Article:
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Three Ways to Use Data to Prevent Future Accidents

KPA EHS Configurable Dashboards and Reporting

Three Ways to Use Data to Prevent Future Accidents

In the safety world, many organizations still rely on spreadsheets and binders full of outdated information. Here’s a practical look at what it takes to shift to a preventive EHS program using easily accessible data.

The benefits are huge: transitioning to an EHS culture focused on prevention and mitigation can keep your workers safer and save your organization money on insurance premiums, citations, and fines.

We live in an age of real-time, data-fueled dashboards that help business leaders make forward-looking decisions. And, luckily, there is software specifically designed for EHS that makes transitioning to a preventative program feasible. With all that data available to track, here are three ways to use safety data to get ahead of problems.

1. Track Leading (Not Lagging) Indicators

While lagging metrics are valuable for your insurance provider, they aren’t useful in preventing accidents or incidents where employees can get hurt. Metrics like DART (Days Away, Restricted, or Transferred) rate and incidence rates— they tell you what’s already happened in your organization.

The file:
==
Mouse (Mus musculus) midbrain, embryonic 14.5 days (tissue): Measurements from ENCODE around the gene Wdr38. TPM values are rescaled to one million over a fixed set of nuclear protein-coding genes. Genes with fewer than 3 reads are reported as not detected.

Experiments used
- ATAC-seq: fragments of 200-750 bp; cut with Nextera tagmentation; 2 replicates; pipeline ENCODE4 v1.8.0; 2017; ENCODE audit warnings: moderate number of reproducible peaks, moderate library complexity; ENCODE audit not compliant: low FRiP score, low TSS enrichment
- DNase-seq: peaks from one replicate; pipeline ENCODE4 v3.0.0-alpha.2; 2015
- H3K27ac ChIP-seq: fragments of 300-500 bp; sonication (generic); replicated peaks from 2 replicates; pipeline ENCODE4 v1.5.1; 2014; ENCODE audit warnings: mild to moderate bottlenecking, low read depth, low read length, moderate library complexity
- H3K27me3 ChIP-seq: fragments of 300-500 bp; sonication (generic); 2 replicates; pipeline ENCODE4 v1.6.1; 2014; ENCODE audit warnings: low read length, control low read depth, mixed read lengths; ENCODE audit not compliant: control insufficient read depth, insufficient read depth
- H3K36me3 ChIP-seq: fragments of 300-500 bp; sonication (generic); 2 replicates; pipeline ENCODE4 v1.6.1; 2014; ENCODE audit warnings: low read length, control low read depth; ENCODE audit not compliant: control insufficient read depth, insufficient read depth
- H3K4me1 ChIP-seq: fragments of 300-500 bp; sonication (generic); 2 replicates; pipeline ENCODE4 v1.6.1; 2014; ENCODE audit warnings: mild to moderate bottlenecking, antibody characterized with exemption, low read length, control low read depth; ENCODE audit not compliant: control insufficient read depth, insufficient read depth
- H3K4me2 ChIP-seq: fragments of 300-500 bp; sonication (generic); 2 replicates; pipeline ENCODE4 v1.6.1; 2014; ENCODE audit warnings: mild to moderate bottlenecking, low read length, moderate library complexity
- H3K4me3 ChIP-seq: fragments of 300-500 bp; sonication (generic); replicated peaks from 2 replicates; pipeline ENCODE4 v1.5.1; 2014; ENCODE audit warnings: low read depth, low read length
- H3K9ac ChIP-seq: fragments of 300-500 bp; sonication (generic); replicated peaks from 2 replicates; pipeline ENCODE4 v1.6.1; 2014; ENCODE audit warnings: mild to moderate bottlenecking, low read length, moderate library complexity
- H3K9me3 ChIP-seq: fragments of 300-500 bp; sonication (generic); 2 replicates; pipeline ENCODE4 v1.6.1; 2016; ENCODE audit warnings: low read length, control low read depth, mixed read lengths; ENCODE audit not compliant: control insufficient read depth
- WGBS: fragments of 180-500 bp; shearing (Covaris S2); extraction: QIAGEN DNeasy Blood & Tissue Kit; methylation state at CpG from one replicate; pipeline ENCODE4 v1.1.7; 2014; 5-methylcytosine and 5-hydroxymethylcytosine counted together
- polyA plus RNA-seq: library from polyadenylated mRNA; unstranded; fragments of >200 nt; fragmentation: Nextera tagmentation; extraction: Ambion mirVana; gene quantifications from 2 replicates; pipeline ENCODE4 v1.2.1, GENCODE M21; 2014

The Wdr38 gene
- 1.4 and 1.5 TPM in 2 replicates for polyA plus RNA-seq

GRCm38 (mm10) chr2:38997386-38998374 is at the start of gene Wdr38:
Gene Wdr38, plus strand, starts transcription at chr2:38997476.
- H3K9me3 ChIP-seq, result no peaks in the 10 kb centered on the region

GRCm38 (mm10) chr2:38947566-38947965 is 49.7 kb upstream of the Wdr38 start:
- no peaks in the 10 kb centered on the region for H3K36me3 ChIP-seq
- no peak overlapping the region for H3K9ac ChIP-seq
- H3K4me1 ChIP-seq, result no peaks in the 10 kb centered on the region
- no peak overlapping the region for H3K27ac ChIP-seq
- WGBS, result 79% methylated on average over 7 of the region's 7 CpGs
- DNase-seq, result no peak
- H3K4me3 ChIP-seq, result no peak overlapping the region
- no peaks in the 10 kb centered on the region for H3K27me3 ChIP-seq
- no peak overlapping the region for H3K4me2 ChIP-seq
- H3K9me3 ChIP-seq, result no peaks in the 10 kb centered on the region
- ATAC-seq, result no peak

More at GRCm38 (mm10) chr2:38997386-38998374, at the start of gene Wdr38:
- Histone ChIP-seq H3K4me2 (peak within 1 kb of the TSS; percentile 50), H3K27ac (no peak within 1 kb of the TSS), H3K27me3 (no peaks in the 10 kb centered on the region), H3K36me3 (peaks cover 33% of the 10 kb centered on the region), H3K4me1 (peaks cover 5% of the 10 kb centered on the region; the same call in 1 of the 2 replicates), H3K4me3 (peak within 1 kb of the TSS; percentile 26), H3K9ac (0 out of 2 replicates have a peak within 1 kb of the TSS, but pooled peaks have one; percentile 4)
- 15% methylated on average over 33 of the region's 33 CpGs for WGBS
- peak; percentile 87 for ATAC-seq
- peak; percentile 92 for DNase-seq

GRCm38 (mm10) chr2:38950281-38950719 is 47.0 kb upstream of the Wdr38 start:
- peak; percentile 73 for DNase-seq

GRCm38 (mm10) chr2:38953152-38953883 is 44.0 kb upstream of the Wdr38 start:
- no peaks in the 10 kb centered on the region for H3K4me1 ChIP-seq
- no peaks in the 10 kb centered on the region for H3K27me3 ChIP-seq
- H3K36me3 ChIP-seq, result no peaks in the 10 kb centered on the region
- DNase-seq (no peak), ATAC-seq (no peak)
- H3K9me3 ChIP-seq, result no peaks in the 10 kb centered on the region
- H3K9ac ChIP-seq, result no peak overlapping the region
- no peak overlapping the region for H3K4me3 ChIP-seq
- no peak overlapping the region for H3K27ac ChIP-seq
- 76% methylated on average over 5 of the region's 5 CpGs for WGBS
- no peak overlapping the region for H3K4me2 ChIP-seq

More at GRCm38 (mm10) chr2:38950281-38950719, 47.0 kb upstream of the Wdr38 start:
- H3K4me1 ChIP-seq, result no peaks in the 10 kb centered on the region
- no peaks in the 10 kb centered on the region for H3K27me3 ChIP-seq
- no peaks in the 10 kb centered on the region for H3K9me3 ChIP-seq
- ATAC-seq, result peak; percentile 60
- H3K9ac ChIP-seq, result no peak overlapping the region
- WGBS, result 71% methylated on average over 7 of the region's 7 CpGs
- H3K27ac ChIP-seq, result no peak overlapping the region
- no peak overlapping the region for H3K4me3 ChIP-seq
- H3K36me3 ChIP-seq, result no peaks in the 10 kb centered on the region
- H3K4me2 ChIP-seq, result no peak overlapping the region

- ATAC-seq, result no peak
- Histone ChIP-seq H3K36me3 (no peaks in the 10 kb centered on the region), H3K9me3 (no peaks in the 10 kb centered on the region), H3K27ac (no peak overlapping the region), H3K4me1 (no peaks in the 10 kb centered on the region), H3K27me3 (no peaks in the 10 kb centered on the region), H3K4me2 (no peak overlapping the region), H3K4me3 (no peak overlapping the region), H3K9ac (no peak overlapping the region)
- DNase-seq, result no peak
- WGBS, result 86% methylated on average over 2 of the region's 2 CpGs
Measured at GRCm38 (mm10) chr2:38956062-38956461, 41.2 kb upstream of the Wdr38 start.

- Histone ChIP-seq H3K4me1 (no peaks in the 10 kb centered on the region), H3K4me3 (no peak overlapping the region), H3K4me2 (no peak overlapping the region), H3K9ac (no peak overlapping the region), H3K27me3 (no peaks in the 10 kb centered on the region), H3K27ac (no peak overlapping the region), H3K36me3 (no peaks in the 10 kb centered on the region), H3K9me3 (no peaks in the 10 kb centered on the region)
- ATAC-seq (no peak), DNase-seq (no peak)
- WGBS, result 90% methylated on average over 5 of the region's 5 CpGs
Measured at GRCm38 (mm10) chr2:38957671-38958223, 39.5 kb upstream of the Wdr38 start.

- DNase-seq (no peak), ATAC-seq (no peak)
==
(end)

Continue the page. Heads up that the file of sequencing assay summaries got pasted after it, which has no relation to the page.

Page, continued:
To get preventative, you have to track leading indicators. These are things like

  • identification and mitigation of workplace hazards
  • completion of employee training
  • consistent and proper use of personal protective equipment (PPE)
  • modification of observed employee unsafe behaviors

This gets challenging in a traditional EHS setup relying on binders and spreadsheets because you have WAY more data points to keep track of.

2. Focus on Training

Safety doesn’t happen behind a desk; it happens on the facility floor, when dozens or thousands of individual workers consistently make the best and safest choice possible. But they need to know what those choices are.

For example:

  • Are employees using the right PPE for their work? Are they wearing that equipment properly?
  • Do employees know when they need to use PPE?
  • Can employees recognize something that’s not up to code, whether it’s behavior or physical surroundings? If so, do they know what action to take when they do?
  • If something goes wrong, will employees know what steps to take, or will they have to wait for a manager’s instruction?
  • Are chemical safety data sheets easily accessible?

An entire workforce doing small things every day to uphold workplace safety standards has a much bigger impact on a facility’s overall safety than any single policy or guideline can have.

Think about how OSHA compliance officers approach their site visits. One of the first things they want to assess is whether the facility completes adequate employee training. If the answer is no, they’ll likely issue a citation.

But, if an OSHA inspector asks to see the safety datasheet for the chemical an employee is handling. The employee takes out a smartphone, opens an application, searches for the chemical, and retrieves the requested sheet on the spot. You’re looking at a smooth sailing inspection.